Tuesday, May 15, 2012
I think before any other author, Jules Verne probably jump started my imagination first. Starting with Twenty Thousand Leagues Under The Sea up through some of his more obscure works, the gears of imagination and adventure were working overtime within me. Still are and, hopefully will be for years to come. My first encounter with Verne's TTLUTS (looks dirty, don't it?) was most likely with the Disney flick starring Kirk Douglas. The only two good things in that movie were the design of the Nautilus, which might only be equalled by the one drawn by Kevin O'Neill in the League Of Extraordinary Gentleman and the second being Kirk Douglas' portrayal of Ned Land. Well, once I discovered the books I was well on my way to an imaginative and creative life.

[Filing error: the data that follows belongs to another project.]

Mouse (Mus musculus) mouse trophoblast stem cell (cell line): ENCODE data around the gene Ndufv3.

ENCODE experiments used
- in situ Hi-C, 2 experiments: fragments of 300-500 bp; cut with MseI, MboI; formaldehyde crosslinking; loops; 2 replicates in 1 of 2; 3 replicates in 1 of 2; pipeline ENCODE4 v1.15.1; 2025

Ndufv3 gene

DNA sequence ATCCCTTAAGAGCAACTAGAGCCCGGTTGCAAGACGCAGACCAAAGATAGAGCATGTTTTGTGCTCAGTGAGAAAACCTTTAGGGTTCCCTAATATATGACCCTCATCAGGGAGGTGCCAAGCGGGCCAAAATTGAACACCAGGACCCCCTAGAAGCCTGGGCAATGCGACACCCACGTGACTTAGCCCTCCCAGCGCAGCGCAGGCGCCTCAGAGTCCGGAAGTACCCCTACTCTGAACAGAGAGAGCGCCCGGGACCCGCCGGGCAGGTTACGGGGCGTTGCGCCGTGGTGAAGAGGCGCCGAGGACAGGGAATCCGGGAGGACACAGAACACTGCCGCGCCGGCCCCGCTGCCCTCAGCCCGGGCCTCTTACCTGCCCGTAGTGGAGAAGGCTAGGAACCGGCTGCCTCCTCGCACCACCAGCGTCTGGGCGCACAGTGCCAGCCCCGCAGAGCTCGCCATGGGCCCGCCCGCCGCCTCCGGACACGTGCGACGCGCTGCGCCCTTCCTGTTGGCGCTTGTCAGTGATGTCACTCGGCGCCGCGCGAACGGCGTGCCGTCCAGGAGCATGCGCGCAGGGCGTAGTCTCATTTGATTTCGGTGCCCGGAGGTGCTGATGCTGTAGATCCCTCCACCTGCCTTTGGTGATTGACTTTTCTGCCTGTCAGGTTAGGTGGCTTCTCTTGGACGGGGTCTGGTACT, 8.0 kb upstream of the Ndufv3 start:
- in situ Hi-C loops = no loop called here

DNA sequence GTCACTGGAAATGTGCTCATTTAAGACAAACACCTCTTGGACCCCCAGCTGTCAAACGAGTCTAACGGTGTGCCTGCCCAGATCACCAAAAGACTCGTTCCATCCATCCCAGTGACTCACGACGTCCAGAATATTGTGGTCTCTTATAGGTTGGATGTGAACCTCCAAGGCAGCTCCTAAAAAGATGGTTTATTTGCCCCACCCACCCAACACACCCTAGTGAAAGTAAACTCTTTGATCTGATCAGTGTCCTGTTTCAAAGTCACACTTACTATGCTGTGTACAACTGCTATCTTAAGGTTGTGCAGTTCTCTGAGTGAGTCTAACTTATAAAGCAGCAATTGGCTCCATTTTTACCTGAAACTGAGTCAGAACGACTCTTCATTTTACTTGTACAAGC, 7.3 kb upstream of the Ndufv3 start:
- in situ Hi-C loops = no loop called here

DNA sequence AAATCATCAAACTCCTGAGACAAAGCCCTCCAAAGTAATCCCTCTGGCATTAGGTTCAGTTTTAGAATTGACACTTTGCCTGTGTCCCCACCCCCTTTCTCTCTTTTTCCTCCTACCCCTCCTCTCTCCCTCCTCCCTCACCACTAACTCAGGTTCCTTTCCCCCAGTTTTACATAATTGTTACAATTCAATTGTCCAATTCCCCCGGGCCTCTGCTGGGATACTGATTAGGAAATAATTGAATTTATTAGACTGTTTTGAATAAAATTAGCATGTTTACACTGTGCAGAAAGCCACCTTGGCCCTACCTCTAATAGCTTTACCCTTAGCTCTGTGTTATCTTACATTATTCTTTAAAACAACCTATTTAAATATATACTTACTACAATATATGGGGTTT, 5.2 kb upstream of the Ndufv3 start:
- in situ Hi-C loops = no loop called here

A part of Verne's works that has always amazed me is just how accurate he was in predicting the future. Whether society took their cues from his writings, or he was just that intuitive remains up for debate, I suppose. From The Earth To The Moon (his launch site was just a few miles away from where Cape Canaveral is now) to Paris In The Twentieth Century (fax machines, monorails...) he seemed to have a way of making the future seem possible, hence The Godfather Of Science Fiction.
Jules Verne's adventures were played out in all sorts of places and with all sorts of modes of transportation, whether it was underground, in the sky, under water, or in space, using ropes, pickaxes, dirigibles, submarines, rockets and balloons. High adventure is where's it's at.